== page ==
Biological plastic neural networks are systems of extraordinary computational capabilities shaped by evolution, development, and lifetime learning. The interplay of these elements leads to the emergence of adaptive behavior and intelligence. Inspired by such intricate natural phenomena, Evolved Plastic Artificial Neural Networks (EPANNs) use simulated evolution in-silico to breed plastic neural networks with a large variety of dynamics, architectures, and plasticity rules: these artificial systems are composed of inputs, outputs, and plastic components that change in response to experiences in an environment. These systems may autonomously discover novel adaptive algorithms, and lead to hypotheses on the emergence of biological adaptation. EPANNs have seen considerable progress over the last two decades. Current scientific and technological advances in artificial neural networks are now setting the conditions for radically new approaches and results. In particular, the limitations of hand-designed networks could be overcome by more flexible and innovative solutions. This paper brings together a variety of inspiring ideas that define the field of EPANNs. The main methods and results are reviewed. Finally, new opportunities and developments are presented.
Modern Machine learning techniques take advantage of the exponentially rising calculation power in new generation processor units. Thus, the number of parameters which are trained to resolve complex tasks was highly increased over the last decades. However, still the networks fail - in contrast to our brain - to develop general intelligence in the sense of being able to solve several complex tasks with only one network architecture. This could be the case because the brain is not a randomly initialized neural network, which has to be trained by simply investing a lot of calculation power, but has from birth some fixed hierarchical structure. To make progress in decoding the structural basis of biological neural networks we here chose a bottom-up approach, where we evolutionarily trained small neural networks in performing a maze task. This simple maze task requires dynamical decision making with delayed rewards. We were able to show that during the evolutionary optimization random severance of connections lead to better generalization performance of the networks compared to fully connected networks. We conclude that sparsity is a central property of neural networks and should be considered for modern Machine learning approaches.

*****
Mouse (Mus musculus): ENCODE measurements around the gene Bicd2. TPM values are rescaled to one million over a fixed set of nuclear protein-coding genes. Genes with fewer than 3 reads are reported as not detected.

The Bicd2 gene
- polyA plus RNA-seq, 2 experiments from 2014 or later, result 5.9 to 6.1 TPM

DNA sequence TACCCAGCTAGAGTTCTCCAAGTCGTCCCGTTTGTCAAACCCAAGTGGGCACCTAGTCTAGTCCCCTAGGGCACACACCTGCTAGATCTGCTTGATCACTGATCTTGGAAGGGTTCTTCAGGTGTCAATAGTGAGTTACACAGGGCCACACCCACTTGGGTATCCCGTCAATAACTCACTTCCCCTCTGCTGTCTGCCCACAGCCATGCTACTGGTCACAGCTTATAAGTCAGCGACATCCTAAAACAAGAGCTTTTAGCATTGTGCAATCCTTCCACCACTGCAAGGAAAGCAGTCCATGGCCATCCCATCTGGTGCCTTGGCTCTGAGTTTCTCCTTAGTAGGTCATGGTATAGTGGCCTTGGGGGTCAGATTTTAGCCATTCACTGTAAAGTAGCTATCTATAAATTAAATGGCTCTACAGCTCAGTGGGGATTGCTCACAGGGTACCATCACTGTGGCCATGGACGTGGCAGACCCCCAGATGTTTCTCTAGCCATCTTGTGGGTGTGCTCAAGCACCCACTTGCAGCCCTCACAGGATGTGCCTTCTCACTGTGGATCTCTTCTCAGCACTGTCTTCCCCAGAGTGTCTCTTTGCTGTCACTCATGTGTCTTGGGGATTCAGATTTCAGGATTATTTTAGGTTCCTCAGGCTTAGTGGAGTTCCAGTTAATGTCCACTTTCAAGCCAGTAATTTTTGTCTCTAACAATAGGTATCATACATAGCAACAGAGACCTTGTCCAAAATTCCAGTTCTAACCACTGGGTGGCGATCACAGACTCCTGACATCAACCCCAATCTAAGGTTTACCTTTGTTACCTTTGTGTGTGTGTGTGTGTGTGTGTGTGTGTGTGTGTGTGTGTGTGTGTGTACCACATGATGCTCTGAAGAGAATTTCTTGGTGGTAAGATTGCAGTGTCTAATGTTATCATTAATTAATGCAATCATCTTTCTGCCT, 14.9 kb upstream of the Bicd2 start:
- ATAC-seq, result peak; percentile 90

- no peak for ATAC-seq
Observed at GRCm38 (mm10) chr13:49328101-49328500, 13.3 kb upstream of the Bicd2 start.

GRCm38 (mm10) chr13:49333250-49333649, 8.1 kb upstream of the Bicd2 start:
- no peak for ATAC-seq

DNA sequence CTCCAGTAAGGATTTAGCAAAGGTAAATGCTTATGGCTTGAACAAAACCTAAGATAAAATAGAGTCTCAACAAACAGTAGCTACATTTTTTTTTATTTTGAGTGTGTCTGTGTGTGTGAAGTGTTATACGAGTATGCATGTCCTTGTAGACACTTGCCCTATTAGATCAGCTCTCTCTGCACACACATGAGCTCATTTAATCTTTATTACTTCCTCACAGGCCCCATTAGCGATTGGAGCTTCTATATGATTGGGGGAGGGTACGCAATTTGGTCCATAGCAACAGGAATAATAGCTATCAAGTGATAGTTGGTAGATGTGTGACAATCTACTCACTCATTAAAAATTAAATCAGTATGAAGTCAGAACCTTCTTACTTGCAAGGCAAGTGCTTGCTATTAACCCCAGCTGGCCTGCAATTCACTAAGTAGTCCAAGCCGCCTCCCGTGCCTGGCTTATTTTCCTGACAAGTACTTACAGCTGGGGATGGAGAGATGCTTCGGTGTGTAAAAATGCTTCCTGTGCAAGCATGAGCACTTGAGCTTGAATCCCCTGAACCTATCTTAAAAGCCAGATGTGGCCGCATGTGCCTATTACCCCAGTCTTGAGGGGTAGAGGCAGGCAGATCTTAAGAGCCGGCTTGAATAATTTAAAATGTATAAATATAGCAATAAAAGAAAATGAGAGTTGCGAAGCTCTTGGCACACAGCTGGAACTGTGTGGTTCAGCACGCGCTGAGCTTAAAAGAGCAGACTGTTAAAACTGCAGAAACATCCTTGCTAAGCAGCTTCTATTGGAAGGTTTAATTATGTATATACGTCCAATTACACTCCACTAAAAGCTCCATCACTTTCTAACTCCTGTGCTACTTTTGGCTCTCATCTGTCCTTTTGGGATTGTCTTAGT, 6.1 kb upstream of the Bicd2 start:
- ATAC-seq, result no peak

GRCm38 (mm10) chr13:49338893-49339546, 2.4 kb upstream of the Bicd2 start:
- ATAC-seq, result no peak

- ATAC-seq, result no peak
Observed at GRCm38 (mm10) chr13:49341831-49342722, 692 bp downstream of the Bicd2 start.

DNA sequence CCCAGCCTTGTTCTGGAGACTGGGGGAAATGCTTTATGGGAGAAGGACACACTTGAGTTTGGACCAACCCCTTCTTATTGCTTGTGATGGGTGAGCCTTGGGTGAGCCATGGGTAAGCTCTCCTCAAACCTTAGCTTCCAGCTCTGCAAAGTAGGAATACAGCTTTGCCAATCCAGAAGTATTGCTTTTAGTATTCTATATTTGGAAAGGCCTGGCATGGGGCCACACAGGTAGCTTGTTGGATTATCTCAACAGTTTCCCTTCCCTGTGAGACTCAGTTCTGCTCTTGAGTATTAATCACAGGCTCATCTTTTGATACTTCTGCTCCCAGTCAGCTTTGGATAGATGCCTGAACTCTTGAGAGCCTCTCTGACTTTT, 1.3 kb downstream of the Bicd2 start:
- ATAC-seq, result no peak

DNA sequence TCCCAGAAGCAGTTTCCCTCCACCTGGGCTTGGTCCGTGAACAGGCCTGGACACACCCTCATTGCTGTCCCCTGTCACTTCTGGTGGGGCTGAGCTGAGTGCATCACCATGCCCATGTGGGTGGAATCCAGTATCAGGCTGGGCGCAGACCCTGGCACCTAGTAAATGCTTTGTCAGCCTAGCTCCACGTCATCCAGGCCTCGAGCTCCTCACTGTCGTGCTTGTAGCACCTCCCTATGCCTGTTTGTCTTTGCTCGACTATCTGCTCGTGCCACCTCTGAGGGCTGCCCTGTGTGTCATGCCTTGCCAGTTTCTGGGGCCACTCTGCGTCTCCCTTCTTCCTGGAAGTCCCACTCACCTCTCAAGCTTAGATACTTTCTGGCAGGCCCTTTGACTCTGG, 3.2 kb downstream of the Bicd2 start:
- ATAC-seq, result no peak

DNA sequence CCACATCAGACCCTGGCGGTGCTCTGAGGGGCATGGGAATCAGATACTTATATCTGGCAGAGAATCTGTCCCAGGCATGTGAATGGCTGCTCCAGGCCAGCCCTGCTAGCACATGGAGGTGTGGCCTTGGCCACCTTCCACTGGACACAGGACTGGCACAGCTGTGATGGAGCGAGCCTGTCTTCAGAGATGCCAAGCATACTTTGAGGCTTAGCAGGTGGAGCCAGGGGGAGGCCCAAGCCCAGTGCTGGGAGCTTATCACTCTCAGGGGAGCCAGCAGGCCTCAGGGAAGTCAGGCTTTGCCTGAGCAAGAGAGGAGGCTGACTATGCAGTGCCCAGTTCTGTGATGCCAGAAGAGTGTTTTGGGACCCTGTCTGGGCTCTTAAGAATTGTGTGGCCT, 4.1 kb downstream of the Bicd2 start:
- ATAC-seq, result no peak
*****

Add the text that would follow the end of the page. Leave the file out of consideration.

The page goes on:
Fifty years ago, John von Neumann compared the architecture of the brain with that of computers that he invented and which is still in use today. In those days, the organisation of computers was based on concepts of brain organisation. Here, we give an update on current results on the global organisation of neural systems. For neural systems, we outline how the spatial and topological architecture of neuronal and cortical networks facilitates robustness against failures, fast processing, and balanced network activation. Finally, we discuss mechanisms of self-organization for such architectures. After all, the organization of the brain might again inspire computer architecture.